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Bio-char Toilet or Outhouse  RSS feed

 
Dale Hodgins
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I have used a sawdust bucket toilet on occasion and found sawdust to be good at suppressing odour. After reading about bio-char, I'm convinced that mixing some of it into the sawdust would improve odour and nutrient absorption. Is anyone doing this? My only concern would be dust if the product is scooped on top of the offending deposit.

This is my shortest initial post so far.
 
Art Esarn
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My direct experience has been in a US context, so I'll stay there.

Dust has not been an issue. This issue most likely depends on your biochar source, particle size and moisture. Having slghtly moist biochar generally eliminates any potential dust problems.

I have been using a bucket toilet with biochar for 4 weeks. My goals are to greatly reduce water waste, eliminate the condition that causes excrement to be a waste, provide decayable and biochar-based organic matter for plantings of perennials. innoculate biochar, sequester carbon, run the experiment for under $30 US, spend less than 15 minutes design/setup time and to see whether indoor sanitary plumbing is necessary in a first world semi-urban setting.

I use the ubiquitous 5 gallon bucket available at big box stores in the US. The bucket is strong enough to support a removable toilet seat mounted directly on the top of the bucket. Four screws mounted under the seat keep it from shifting by potentially contacting the outside of the bucket. A fifth screw allows a second "spacer" bucket to be used and also not shift should you find the main bucket tipping to one side at any point.

A regular bucket lid covers the main bucket when not in use. I attempt to put a covering of biochar in the empty bucket to reduce sticking when emptying. After use biochar dropped in the top with a contain to cover and coat the excrement. This is about 1/2 cup per usage. I am male, of average size in the US, and have a fairly high amount of fiber in my diet.

Fiscally, I use a $10 wooden round holed toilet seat (seat only-hardware removed), 1 bucket for biochar holding, 1 "spacer" bucket and 4 buckets that rotate through usage, storage and emptying. Using brand new buckets and lids the total was under $30.

The biochar is made from assorted hardwood and softwood chips made in a DIY TLUD kiln that was water doused. The moist biochar is crushed in a third bucket using an impact technique and no dust resulted. The particle size ranges from sand to pea gravel size tending towards a 1/8" diameter.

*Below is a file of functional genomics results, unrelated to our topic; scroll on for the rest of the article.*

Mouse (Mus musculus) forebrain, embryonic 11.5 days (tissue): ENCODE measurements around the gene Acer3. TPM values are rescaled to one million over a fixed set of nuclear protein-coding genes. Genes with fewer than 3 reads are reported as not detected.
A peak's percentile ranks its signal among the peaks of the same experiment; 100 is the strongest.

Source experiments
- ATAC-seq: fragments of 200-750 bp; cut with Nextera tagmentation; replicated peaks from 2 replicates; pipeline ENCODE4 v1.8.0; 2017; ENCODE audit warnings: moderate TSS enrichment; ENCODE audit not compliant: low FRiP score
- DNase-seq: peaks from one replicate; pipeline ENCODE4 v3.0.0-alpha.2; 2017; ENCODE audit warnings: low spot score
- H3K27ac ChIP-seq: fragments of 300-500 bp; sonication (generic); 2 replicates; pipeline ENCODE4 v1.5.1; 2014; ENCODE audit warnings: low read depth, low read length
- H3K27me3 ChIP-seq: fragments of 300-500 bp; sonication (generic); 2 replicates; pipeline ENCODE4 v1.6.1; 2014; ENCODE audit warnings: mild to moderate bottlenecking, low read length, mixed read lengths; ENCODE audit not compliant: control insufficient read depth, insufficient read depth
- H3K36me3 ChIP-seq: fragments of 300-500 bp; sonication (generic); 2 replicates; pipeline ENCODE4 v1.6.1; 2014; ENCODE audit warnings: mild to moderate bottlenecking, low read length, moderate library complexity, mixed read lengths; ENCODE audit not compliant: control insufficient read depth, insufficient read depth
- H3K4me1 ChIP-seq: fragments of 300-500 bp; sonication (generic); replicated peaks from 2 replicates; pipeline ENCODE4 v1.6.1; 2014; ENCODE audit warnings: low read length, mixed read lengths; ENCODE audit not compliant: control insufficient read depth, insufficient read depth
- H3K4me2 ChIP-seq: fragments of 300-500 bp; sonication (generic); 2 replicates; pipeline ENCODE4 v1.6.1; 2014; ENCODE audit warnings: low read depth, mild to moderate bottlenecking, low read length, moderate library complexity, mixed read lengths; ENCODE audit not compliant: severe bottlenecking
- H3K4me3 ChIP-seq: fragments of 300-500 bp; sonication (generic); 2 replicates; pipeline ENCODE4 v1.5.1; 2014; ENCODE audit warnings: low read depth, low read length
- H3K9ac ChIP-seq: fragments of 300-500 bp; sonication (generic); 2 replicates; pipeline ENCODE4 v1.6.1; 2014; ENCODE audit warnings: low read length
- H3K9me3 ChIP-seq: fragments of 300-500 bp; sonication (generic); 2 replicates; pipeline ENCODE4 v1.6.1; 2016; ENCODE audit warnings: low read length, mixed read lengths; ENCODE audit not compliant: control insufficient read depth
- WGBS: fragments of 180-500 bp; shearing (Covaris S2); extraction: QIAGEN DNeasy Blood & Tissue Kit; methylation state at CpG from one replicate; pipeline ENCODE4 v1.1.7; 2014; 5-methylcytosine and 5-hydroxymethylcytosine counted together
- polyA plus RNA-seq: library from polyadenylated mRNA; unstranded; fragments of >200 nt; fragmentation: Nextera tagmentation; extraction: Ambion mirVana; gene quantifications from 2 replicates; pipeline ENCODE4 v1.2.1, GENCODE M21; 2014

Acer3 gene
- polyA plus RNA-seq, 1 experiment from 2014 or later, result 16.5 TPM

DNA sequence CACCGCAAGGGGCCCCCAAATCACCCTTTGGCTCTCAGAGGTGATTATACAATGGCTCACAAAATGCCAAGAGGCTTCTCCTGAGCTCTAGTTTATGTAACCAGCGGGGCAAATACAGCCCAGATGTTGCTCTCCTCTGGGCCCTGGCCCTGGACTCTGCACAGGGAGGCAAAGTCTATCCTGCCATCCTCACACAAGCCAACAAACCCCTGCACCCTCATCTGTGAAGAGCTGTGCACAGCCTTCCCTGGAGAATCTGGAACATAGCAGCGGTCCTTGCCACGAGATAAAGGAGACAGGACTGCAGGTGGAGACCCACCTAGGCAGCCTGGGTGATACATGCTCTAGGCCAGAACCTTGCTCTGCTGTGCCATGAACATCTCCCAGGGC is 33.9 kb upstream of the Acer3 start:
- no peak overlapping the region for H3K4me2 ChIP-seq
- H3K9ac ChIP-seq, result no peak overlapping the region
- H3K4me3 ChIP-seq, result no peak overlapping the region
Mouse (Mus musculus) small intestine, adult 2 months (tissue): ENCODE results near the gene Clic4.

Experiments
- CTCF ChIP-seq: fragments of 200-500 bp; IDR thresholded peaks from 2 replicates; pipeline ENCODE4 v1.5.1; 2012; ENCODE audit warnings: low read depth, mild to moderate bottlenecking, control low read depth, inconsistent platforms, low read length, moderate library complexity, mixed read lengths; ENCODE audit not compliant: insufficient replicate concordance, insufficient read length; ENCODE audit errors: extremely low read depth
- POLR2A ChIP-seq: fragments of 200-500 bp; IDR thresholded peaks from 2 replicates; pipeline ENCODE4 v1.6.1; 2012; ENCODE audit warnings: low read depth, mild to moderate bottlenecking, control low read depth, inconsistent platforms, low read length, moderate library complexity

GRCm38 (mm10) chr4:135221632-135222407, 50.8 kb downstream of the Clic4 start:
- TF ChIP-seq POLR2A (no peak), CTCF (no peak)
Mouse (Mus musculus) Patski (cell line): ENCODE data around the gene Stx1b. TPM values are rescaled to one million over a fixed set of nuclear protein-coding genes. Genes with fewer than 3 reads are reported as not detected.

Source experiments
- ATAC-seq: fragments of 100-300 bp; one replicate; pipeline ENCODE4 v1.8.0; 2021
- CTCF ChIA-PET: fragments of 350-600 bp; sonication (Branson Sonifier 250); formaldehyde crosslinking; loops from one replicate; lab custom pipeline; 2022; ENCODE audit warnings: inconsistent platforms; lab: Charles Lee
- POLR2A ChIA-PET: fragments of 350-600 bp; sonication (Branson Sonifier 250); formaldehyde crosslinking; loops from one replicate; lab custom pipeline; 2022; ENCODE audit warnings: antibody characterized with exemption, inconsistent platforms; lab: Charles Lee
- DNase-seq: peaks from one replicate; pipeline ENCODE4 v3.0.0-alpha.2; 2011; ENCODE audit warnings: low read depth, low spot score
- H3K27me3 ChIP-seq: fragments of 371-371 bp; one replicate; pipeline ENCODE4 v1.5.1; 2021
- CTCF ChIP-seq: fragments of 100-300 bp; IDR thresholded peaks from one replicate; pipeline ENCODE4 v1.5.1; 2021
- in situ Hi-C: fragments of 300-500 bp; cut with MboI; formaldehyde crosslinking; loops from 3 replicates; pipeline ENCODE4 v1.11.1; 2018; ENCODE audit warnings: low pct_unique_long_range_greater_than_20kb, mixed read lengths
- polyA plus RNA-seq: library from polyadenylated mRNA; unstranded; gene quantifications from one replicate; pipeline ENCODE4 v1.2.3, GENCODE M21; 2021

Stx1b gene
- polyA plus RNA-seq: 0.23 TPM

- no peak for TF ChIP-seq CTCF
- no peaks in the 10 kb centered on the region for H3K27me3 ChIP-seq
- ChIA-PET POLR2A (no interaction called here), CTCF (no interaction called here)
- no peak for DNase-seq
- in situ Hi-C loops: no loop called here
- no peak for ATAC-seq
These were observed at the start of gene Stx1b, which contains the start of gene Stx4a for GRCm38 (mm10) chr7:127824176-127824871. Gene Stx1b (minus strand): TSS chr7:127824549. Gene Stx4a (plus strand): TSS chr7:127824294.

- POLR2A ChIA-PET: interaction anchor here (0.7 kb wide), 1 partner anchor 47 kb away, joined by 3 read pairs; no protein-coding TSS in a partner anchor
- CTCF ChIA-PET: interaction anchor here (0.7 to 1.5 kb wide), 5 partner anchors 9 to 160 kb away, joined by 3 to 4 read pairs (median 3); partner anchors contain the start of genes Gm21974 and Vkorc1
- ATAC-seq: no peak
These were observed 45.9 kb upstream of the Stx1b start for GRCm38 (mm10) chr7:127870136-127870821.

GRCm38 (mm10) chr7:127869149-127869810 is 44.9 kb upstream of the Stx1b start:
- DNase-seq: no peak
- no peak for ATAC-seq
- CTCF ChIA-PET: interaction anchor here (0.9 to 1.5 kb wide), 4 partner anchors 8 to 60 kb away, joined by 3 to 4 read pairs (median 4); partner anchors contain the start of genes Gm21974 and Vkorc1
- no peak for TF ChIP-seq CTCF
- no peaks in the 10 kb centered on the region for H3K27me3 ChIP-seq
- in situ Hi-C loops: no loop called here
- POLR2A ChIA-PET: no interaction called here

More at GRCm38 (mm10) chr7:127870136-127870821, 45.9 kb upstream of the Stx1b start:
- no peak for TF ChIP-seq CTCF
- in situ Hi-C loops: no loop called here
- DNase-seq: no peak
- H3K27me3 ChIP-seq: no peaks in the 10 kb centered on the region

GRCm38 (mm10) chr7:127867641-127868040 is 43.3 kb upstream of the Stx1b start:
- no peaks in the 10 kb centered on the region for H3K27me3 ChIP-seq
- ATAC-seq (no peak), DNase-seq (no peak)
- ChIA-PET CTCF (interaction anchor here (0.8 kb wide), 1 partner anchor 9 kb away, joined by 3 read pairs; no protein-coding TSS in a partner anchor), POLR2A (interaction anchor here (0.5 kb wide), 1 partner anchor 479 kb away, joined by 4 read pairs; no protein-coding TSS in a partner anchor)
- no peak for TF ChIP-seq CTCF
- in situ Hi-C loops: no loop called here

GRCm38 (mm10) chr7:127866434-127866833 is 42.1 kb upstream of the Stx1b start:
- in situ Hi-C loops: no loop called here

The test is being run in an environment where objections are extremely likely so that less extreme environments will be even more successful. The bucket is used in a 10'x20' home office/bedroom with no ventilation other than a door that is mostly closed.

The full buckets are saved until there is a perennial planting to be made. This technique is used with non-edibles and edibles that yield food not in contact with the earth. Plantings are in locations where water resources are not threatened with contamination.

There is a slight odor, but much less than I expected. When I strictly deposited excrement, there was hardly any odor. After several buckets I relaxed and started adding some urine. The ammonia smell became stronger, but not so much that it was worth changing anything. In the same experiment I've been collecting urine in bottles and urine innoculating different buckets of biochar. Mostly now the urine goes in the bottles, but some goes in the bucket if convenient.

I've now used each of the buckets at least twice and haven't needed to wash them. The biochar keeps the smell down and aids in complete emptying when used as described above.

On the positive side, it's rather nice to only walk a foot rather than 30 feet to the western style flush toilet and I don't have to clean that toilet. I don't have the same perverse feeling I get when using drinking water to flush excrement. Psychologically, there have been a number of positive personal effects: visceral feeling of fertilizer creation-a primal creative feeling; fiscal satisfaction of saving money through avoided water and fertilizer purchases, emotional/satisfaction of helping people/planet and a perverse pleasure in defying conformity.